Florence is a city of movement—a city of dance. From the Renaissance sculptures and frescos that adorn churches and piazzas featuring men and women in elegant positions of comportment, to the Italian use of gesture and the intricate, cobble-stoned street maneuverings of car, moped and pedestrian, Florence is rich in choreographic possibilities. So perhaps it’s not surprising to learn of Florence’s vibrant dance community or that the city is host to the Florence Dance Festival, an annual, month-long event celebrating dance through performances by well renowned local and international companies. Now in it’s 16th year, the festival has featured the New York-based Merce Cunningham, David Parsons and Stephen Petronio Dance Companies, the French choreographer Pascal Rioult, and more avant-garde performances by Molissa Fenley and Jennifer Muller, to name just some of the 300-odd companies and choreographers who have performed as part of the festival. The brainchild of Keith Ferrone and his wife ballerina Marga Nativo, who also serve as co- Artistic Directors of the Florence Dance Company, this year’s festival brings together a range of movement vocabularies and cultures: cutting edge work from Canada, the contemporary ballet of San Francisco-based Smuin Ballet and the Florence Dance Company, and the hip-hop inspired work of Philadelphia’s Rennie Harris Puremovement. This confluence of dance vocabularies, which will descend on the Teatro Romano di Fiesole (June 19 through July 28), is not only an opportunity for Florentines and tourists alike to view important work by both established and emerging contemporary choreographers, but is also a venture for cultural and artistic exchange.
Florence is a point of departure and finality,” explains Ferrone when discussing the role of the city in the festival. So it’s fitting that the festival’s program of performances launches with work by the Florence Dance Company. The Company will perform Ferrone’s Excaliber Stories and, later during the festival’s line-up, Scenes du Ballet. In a sunlit rehearsal studio in the Oltrarno neighborhood, costume designer, Artistic Directors and guest, watched the second movement of Scènes du Ballet. Titled “Alzatevi, andiamo” (translated roughly as “You raise yourselves, we go!”), this lyrical work re-imagines the Agony of Christ and is filled with both literal and metaphoric imagery. Arms stretch out—open, loose, yet all encompassing. There is an ease and effortlessness to the movement that bespeaks redemption and absolution. Dancers recline on the floor, heads tilt in exaggerated epaulement, and the Christ-figure, always present, seems to hover above the others on a higher visual plane. At one point, a lone female figure rises on half-point and balances for moments at a time—her stasis elicits constancy and she seems to embody faith itself.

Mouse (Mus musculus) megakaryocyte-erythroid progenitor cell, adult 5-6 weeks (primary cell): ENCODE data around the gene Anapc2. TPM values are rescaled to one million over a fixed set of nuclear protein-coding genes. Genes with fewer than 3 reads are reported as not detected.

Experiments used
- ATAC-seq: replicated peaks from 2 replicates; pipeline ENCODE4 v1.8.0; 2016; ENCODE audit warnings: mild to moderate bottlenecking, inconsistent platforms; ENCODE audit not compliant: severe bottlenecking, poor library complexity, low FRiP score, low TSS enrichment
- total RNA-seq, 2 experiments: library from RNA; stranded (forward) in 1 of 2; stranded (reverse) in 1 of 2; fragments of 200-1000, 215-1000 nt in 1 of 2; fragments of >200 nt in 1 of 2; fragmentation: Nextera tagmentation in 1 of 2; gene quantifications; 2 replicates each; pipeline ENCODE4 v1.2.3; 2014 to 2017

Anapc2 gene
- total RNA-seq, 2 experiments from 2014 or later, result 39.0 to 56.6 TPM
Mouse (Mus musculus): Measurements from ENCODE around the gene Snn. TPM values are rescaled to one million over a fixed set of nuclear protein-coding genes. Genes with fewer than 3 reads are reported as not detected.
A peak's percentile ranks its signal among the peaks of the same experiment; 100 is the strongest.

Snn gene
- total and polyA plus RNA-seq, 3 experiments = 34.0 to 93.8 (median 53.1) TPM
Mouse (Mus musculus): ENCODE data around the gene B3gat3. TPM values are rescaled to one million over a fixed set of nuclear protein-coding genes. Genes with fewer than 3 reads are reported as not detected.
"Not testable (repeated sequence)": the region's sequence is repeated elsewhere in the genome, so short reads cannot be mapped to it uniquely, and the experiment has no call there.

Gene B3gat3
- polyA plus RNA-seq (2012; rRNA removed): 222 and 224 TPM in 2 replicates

Canada is represented by two performances in this year’s festival: Montreal-based Louise Lecavalier’s Cobalt Rouge, the renegade dancer and choreographer’s first full-length work after her departure from La La La Human Steps, and CAS Public presents Artistic Director Helene Blackburn’s Barbablu, a work based on the Charles Perrault folk tale, Blue Beard. London’s Rambert Dance Company performs Dark Elegies, one of Antony Tudor’s most famous ballets set to the music of Gustav Mahler. The American dance companies performing this year offer works inspired by American popular music; the Smuin Ballet will perform to Gershwin and Sinatra and the Philadelphia-based Rennie Harris Puremovement concludes the festival with such repertory works as P-Funk, Groove Collective and Dru Minyard, all bridge modern and hip-hop dance in Harris’s signature choreographic style.
Ferrone hopes that the festival helps to influence a new generation of dancers and dance patrons, and creates, in some small way, an appreciation for dance and the arts in general—a goal shared by the company, dance centre and school. After sixteen years, one might say Ferrone is close to his goal.
Florence Dance Festival,
June 19 through July 28, 2005,
Teatro Romano di Fiesole,